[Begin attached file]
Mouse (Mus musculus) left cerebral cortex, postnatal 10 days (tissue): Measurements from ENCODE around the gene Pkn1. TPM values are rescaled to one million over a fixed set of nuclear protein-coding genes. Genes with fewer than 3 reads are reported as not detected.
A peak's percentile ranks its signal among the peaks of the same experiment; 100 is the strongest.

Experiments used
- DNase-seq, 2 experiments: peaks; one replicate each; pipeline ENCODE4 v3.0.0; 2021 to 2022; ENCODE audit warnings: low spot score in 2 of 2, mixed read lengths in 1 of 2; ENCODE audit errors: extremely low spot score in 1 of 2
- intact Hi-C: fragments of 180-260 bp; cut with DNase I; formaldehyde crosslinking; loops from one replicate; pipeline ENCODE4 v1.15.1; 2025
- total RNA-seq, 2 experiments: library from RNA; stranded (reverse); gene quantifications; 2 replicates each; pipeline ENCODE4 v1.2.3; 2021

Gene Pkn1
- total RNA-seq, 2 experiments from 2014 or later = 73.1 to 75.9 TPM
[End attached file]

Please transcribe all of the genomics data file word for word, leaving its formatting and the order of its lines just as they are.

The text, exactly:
Mouse (Mus musculus) left cerebral cortex, postnatal 10 days (tissue): Measurements from ENCODE around the gene Pkn1. TPM values are rescaled to one million over a fixed set of nuclear protein-coding genes. Genes with fewer than 3 reads are reported as not detected.
A peak's percentile ranks its signal among the peaks of the same experiment; 100 is the strongest.

Experiments used
- DNase-seq, 2 experiments: peaks; one replicate each; pipeline ENCODE4 v3.0.0; 2021 to 2022; ENCODE audit warnings: low spot score in 2 of 2, mixed read lengths in 1 of 2; ENCODE audit errors: extremely low spot score in 1 of 2
- intact Hi-C: fragments of 180-260 bp; cut with DNase I; formaldehyde crosslinking; loops from one replicate; pipeline ENCODE4 v1.15.1; 2025
- total RNA-seq, 2 experiments: library from RNA; stranded (reverse); gene quantifications; 2 replicates each; pipeline ENCODE4 v1.2.3; 2021

Gene Pkn1
- total RNA-seq, 2 experiments from 2014 or later = 73.1 to 75.9 TPM